A total of 124 SNP candidates across the whole genome in eight different individuals were identified (Fig. (Fig.2).2). A total of 88 SNPs were present within unique sequences and 36 in repeat regions. Their distribution among different chromosomes is listed in Table Table1.1. Their allele distribution was as follows: 31 A↔G, 10 A↔T, 41 C↔T, 11 C↔G, and 17 G↔T. The ratio of transitions to transversions was close to 1.5 with the most frequent substitution being C↔T. Of the 124 candidate SNPs that were identified, 92 were successfully amplified and used for concordance studies. Using a dideoxynucleotide sequencing method, 77 of the 92 SNPs (84%) were concordant between the two methods. Discordant SNP candidates were predominantly variations detected only in one chromosome.

Figure 2
SNP screening with variant detection arrays (VDAs). (A) The whole image of 40 pM targets hybridized with VDA. (B) An expanded view of a portion of A. (C) The same region of image as in B except that the chip was hybridized with enriched targets. (D) A ...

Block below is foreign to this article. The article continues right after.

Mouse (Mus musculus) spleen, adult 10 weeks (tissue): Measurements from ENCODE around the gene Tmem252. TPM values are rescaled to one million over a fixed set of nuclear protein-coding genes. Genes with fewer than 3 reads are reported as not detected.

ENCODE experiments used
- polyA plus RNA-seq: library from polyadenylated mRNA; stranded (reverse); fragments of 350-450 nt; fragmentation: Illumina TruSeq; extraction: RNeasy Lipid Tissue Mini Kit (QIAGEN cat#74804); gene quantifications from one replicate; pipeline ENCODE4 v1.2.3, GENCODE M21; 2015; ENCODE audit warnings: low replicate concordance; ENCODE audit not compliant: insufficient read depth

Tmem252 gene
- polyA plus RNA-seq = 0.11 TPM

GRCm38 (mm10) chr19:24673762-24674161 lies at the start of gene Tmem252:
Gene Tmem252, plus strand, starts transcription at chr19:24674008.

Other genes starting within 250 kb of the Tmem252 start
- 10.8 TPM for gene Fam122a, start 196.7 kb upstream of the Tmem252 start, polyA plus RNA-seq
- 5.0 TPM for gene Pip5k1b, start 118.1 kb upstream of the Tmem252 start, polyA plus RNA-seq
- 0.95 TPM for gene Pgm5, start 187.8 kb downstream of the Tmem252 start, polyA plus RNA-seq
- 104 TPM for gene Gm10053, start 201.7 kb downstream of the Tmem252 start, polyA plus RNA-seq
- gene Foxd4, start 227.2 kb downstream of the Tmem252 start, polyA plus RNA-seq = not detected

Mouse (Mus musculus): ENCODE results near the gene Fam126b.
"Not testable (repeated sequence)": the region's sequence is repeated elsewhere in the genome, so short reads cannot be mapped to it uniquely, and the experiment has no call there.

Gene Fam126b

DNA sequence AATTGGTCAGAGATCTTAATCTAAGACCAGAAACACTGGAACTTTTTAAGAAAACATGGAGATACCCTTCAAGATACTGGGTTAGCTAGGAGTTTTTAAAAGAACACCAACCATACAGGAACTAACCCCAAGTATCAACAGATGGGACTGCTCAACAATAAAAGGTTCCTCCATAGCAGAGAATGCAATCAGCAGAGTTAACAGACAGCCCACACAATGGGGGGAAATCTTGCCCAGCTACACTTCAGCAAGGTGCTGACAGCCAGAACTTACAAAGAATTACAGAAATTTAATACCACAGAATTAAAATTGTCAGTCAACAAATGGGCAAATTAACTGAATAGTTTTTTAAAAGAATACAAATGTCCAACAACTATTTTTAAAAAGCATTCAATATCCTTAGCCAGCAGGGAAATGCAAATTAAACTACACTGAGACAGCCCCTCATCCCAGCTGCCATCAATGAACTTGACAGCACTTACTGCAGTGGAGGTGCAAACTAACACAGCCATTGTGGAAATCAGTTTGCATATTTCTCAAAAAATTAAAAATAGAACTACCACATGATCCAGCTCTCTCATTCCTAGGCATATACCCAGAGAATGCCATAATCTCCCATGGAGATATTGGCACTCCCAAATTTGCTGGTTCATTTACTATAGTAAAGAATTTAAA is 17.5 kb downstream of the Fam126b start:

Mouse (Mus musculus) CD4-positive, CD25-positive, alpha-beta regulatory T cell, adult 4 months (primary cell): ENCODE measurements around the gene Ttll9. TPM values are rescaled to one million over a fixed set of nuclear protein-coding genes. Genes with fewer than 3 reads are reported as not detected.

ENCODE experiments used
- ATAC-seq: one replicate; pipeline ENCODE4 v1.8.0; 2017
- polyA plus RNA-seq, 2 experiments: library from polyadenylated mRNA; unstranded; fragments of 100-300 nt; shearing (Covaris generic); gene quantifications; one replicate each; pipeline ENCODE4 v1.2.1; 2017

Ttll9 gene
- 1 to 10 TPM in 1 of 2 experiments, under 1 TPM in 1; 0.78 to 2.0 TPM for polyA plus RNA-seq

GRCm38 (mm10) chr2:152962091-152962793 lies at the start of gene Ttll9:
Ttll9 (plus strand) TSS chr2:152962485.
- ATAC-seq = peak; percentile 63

Table 1
Summary of SNP Screening and Validation by Gel-Based Sequencing

Hybridization of Repetitive Sequences

Generically amplified genome subsets generated by size-selecting restriction enzyme digestion products contain significant amounts of repetitive sequences. Because of their higher abundance in the genome than unique sequences, hybridization intensities of probes that are homologous to repetitive sequences, especially Alu's, are disproportionately high. Such repeat sequences increase misleading cross-hybridization signals.

This cross-hybridization was reduced by adding unlabeled competitive human Cot-1 fraction DNA (GIBCO-BRL). In the presence of Cot-1 DNA, the signal intensities attributable to cross-hybridization were greatly suppressed or diminished whereas those of unique sequences were little affected (Fig. (Fig.3).3). By maintaining an appropriate amount of the Cot-1 DNA in the hybridization solution (see below), the intensities of probes interrogating repetitive sequences were reduced to a level such that no bases were called by the analysis software for these regions. Maintaining the ratio of human Cot-1 fraction to the target at 2:1 effectively suppressed the signals of Alu homologous regions while increasing the ratio to 5:1 suppressed the signals of some L1 homologous sequences. Other sequences that are homologous to less abundant repeat elements, e.g., MER and LTR, did not cause significant cross-hybridization and were little affected by adding Cot-1 fraction.